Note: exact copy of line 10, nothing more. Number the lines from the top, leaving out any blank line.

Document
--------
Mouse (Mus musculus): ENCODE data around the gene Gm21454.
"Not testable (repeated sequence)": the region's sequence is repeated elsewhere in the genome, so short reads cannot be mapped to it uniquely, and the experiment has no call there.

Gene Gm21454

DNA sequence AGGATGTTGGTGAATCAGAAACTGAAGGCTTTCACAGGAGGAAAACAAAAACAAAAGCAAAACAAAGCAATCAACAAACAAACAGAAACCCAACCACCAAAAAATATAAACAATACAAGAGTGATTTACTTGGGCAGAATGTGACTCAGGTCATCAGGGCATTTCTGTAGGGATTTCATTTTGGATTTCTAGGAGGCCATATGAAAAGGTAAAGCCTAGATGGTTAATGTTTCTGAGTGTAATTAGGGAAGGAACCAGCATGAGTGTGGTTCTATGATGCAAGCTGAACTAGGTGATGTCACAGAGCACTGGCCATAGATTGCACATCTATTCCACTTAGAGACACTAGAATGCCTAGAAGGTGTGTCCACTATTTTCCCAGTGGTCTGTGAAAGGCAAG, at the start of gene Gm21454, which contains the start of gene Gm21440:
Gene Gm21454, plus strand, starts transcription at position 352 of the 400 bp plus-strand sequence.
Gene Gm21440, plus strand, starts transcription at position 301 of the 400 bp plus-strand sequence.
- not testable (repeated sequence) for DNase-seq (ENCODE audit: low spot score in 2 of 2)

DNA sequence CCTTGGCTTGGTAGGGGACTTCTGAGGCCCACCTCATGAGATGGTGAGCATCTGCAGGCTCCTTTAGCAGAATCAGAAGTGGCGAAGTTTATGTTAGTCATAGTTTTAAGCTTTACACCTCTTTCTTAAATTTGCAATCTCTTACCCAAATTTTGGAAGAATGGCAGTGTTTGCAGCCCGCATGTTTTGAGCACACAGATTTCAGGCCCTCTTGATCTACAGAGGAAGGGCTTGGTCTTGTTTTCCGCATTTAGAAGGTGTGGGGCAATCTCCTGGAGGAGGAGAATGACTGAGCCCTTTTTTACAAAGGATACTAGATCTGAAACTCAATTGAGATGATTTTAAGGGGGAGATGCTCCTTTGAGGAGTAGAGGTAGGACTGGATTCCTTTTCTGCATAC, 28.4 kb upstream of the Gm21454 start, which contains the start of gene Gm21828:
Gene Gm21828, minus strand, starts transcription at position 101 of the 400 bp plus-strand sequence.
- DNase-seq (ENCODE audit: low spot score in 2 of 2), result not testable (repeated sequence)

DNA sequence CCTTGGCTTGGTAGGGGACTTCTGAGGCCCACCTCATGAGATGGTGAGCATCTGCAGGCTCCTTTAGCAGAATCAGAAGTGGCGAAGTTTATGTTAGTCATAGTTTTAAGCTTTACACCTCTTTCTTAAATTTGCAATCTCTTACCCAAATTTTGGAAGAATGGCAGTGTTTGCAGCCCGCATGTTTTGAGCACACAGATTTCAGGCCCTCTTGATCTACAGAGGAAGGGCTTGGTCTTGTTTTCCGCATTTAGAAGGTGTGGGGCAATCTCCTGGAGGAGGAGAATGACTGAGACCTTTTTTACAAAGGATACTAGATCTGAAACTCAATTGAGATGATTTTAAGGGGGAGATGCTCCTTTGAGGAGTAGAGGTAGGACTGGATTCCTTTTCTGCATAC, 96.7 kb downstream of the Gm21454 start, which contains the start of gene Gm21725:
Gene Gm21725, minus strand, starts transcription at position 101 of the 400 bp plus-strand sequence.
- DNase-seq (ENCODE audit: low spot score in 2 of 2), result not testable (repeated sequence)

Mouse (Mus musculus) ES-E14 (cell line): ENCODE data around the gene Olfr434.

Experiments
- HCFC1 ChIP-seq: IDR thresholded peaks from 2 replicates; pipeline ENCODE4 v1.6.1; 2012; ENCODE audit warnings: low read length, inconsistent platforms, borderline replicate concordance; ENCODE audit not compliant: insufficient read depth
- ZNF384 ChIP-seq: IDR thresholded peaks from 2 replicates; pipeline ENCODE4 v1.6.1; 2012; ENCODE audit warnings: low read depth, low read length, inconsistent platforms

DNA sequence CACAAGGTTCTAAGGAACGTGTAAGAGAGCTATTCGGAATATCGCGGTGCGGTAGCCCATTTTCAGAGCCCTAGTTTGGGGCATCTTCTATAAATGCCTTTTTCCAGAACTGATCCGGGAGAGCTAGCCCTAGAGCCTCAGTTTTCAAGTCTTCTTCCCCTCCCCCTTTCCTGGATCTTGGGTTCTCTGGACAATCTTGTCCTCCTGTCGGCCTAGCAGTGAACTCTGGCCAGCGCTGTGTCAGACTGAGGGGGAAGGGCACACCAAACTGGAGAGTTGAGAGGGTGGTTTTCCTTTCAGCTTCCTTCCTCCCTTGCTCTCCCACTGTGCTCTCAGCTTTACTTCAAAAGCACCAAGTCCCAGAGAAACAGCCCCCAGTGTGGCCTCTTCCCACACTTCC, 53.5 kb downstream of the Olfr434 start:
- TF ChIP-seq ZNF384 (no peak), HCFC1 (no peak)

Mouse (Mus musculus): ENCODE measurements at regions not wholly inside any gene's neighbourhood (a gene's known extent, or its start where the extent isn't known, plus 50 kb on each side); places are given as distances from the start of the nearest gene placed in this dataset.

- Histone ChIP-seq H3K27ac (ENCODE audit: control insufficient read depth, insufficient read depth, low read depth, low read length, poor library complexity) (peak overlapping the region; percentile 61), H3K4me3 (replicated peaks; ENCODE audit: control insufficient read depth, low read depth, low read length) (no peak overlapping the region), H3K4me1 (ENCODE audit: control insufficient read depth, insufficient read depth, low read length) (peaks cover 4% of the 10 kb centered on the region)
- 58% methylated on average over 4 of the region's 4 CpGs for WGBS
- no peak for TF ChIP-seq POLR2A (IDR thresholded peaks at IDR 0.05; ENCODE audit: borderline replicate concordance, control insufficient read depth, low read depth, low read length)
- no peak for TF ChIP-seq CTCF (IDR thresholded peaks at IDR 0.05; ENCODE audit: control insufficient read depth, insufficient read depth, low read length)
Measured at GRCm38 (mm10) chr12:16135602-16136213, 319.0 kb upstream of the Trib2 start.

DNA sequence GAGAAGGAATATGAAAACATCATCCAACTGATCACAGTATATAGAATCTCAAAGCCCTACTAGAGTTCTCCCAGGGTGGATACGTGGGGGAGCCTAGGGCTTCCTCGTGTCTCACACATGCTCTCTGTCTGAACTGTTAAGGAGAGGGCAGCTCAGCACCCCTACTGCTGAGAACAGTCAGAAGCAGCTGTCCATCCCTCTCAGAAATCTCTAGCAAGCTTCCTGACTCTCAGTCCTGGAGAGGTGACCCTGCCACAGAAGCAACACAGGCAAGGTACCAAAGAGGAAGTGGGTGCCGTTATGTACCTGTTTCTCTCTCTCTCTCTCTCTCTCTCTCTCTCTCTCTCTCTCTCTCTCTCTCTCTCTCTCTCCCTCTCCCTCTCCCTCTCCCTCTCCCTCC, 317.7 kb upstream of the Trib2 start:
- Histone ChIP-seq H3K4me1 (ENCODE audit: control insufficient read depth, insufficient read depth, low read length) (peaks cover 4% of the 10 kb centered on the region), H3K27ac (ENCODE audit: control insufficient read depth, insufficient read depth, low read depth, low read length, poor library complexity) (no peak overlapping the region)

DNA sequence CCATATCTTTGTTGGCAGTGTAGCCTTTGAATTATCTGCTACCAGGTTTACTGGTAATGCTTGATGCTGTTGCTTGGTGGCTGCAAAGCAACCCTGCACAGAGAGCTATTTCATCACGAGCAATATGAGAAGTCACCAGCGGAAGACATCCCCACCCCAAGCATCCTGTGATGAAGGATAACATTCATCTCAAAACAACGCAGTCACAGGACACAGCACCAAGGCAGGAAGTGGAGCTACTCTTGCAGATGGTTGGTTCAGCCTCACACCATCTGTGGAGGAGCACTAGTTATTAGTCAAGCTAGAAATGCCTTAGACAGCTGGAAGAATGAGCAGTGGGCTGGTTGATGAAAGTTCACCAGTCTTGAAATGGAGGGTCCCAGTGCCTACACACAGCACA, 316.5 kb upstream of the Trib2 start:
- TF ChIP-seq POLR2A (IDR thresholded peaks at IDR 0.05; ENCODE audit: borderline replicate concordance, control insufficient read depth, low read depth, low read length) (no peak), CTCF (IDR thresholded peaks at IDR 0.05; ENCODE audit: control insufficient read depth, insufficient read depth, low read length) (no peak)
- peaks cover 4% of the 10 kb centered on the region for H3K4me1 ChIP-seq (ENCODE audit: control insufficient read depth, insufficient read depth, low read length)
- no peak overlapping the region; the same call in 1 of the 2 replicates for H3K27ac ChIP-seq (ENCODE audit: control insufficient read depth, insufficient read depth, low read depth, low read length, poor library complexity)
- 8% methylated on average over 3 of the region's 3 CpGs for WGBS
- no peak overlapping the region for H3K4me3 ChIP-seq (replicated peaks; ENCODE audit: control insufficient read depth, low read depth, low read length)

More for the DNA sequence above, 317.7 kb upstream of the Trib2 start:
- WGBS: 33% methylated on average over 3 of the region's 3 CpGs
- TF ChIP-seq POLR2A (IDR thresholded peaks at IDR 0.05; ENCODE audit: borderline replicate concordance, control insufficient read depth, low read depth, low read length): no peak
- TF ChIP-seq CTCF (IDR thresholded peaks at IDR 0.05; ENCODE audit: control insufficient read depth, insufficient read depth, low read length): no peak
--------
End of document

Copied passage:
- DNase-seq (ENCODE audit: low spot score in 2 of 2), result not testable (repeated sequence)